Node.js Native Promises


Example

v6.0.0

Promises are a tool for async programming. In JavaScript promises are known for their then methods. Promises have two main states 'pending' and 'settled'. Once a promise is 'settled' it cannot go back to 'pending'. This means that promises are mostly good for events that only occur once. The 'settled' state has two states as well 'resolved' and 'rejected'. You can create a new promise using the new keyword and passing a function into the constructor new Promise(function (resolve, reject) {}).

The function passed into the Promise constructor always receives a first and second parameter usually named resolve and reject respectively. The naming of these two parameters is convention, but they will put the promise into either the 'resolved' state or the 'rejected' state. When either one of these is called the promise goes from being 'pending' to 'settled'. resolve is called when the desired action, which is often asynchronous, has been performed and reject is used if the action has errored.

In the below timeout is a function that returns a Promise.

function timeout (ms) {
  return new Promise(function (resolve, reject) {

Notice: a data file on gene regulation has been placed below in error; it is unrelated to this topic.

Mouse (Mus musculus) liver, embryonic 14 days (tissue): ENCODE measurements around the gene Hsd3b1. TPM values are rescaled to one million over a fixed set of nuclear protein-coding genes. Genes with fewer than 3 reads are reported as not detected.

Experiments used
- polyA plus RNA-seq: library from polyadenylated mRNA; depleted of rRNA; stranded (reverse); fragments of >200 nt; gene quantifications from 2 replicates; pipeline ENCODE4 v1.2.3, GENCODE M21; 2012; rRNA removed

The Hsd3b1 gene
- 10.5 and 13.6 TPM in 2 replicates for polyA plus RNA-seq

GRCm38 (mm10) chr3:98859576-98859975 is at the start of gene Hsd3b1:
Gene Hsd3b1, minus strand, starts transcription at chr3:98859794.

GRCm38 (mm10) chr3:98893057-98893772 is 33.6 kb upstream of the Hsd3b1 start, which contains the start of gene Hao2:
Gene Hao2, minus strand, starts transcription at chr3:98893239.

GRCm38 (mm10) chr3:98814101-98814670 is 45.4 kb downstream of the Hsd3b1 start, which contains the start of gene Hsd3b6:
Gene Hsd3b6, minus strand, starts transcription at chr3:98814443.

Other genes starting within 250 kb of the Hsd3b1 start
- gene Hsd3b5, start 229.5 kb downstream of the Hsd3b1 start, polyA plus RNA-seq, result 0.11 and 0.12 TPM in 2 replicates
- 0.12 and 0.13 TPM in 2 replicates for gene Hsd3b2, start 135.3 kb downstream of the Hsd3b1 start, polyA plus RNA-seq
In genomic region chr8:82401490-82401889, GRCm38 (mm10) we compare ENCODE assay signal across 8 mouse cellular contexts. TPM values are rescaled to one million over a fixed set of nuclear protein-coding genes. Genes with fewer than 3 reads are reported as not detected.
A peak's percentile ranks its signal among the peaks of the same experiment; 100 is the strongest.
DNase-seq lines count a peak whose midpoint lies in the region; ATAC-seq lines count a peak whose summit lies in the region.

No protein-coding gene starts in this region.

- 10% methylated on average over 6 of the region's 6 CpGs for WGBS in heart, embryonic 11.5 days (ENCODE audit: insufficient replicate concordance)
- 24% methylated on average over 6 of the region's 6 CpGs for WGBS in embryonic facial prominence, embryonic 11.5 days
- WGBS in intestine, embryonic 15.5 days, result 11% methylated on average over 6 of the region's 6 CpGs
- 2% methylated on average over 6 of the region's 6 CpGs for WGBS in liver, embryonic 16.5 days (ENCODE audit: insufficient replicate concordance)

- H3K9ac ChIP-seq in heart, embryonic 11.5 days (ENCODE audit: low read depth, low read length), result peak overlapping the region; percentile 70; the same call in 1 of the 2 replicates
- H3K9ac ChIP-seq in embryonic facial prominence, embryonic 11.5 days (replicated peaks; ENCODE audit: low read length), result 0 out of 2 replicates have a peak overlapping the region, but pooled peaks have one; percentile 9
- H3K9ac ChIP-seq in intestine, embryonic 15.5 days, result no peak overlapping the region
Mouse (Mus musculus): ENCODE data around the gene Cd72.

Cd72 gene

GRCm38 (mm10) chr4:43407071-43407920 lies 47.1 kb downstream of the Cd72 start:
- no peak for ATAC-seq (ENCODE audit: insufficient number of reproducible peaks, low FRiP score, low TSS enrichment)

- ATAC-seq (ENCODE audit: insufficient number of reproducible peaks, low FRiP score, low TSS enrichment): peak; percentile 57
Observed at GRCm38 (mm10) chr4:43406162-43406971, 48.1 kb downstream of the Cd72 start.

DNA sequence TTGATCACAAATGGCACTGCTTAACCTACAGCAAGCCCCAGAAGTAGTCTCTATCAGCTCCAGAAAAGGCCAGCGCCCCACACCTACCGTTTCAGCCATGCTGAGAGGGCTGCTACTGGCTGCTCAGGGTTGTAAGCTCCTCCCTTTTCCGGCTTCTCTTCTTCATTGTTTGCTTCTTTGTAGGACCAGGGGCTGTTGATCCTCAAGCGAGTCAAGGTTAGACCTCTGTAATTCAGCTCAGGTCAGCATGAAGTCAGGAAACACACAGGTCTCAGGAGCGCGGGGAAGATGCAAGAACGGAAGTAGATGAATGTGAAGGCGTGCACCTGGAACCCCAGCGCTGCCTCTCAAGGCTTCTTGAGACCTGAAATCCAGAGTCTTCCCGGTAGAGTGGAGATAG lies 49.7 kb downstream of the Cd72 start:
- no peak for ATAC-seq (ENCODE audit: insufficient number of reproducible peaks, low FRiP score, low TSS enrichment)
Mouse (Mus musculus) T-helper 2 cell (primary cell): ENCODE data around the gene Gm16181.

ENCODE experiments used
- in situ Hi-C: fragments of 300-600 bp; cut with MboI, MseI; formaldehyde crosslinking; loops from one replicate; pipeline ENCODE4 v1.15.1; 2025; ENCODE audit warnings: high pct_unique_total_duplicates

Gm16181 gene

setTimeout(function () {
      resolve("It was resolved!");
    }, ms)
  });
}

timeout(1000).then(function (dataFromPromise) {
  // logs "It was resolved!"
  console.log(dataFromPromise);
})

console.log("waiting...");

console output

waiting...
// << pauses for one second>>
It was resolved!

When timeout is called the function passed to the Promise constructor is executed without delay. Then the setTimeout method is executed and its callback is set to fire in the next ms milliseconds, in this case ms=1000. Since the callback to the setTimeout isn't fired yet the timeout function returns control to the calling scope. The chain of then methods are then stored to be called later when/if the Promise has resolved. If there were catch methods here they would be stored as well, but would be fired when/if the promise 'rejects'.

The script then prints 'waiting...'. One second later the setTimeout calls its callback which calls the resolve function with the string "It was resolved!". That string is then passed into the then method's callback and is then logged to the user.

In the same sense you can wrap the asynchronous setTimeout function which requires a callback you can wrap any singular asynchronous action with a promise.

Read more about promises in the JavaScript documentation Promises.